The charging well 400 is configured to remain functional at operational temperatures but weaken at cook-off temperatures, allowing for the unimpeded expulsion of the explosive billet 508. The eutectic device 412 prevents the charge well bottom 406 from moving when the munition 502 impacts a target but will soften and/or melt before the outgassing pad 100 outgasses. Likewise, the plastic fasteners 410 retain the charge well bottom 406 during most of the munition's lifecycle but also soften and melt during a cook-off event, allowing the charge well bottom to move laterally to the tail end 505 with the explosive billet 508 when the outgassing pad 100 outgases. Thus, the charging well 400 is configured to release during a cook-off event and, therefore, not limit the lateral movement of the explosive billet 508. The release of the charging well 400 will concurrently release the conduit 518, when used, while the explosive billet 508 is moving laterally from the nose end 503 through the tail end 505, as the eutectic devices 412 & 516 thermally release. In an alternative embodiment, the charging well 400 and, hence, the charging well cavity 402 does not penetrate the interior wall of the munition 502. In those instances, the conduit 518 will still release to ensure that the explosive billet 508 is expelled as described above.

In an embodiment employing an unconfined/uncanistered outgassing pad 100B, as depicted in FIG. 2B, the outgassing pad is in direct contact with the explosive billet 508. The outgassing pad 100B is selected to be chemically compatible with the explosive billet 508. As with the embodiment employing a shell 102, the unconfined/uncanistered outgassing pad 100B generates gas. The generated gas is applied to the explosive billet 508 and the release process described above occurs and the explosive billet is expelled.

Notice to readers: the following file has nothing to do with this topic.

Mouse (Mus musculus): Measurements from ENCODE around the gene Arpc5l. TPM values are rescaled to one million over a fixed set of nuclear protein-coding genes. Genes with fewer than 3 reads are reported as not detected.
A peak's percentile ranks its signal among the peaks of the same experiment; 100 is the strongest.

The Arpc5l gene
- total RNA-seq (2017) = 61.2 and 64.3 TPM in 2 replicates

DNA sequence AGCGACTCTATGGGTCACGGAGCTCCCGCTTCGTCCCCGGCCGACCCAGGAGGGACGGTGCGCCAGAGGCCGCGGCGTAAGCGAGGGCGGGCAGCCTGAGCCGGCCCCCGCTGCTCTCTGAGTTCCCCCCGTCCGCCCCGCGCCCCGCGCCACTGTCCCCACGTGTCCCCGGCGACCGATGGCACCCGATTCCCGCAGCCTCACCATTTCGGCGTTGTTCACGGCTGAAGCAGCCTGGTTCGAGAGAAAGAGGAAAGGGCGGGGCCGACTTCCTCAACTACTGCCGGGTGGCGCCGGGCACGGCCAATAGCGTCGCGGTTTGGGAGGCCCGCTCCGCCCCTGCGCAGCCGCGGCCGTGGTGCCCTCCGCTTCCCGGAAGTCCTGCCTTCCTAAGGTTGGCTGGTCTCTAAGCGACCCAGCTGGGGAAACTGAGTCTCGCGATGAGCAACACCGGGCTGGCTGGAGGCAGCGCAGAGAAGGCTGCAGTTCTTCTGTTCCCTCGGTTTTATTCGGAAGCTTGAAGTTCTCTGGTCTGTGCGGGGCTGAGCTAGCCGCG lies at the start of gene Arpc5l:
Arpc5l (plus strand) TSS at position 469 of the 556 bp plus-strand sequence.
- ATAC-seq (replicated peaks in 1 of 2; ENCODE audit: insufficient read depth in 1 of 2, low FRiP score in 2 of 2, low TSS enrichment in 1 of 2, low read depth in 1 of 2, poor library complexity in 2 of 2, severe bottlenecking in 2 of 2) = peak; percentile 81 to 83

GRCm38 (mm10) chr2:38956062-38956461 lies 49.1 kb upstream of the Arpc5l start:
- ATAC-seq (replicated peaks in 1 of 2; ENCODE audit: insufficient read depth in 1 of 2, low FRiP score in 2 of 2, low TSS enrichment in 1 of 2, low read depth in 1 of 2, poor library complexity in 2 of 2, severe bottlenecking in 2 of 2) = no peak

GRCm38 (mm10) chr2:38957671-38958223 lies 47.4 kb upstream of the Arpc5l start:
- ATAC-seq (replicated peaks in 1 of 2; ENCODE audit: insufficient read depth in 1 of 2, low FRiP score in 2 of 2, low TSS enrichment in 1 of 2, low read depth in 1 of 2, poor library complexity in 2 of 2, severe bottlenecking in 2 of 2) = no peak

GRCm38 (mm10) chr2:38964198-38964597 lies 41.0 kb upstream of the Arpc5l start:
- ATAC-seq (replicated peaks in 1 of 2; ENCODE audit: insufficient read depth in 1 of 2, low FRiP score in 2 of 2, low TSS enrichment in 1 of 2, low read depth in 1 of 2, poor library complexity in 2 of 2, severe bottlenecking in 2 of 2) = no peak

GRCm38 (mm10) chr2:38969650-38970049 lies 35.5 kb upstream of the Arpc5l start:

While the invention has been described, disclosed, illustrated and shown in various terms of certain embodiments or modifications which it has presumed in practice, the scope of the invention is not intended to be, nor should it be deemed to be, limited thereby and such other modifications or embodiments as may be suggested by the teachings herein are particularly reserved especially as they fall within the breadth and scope of the claims here appended.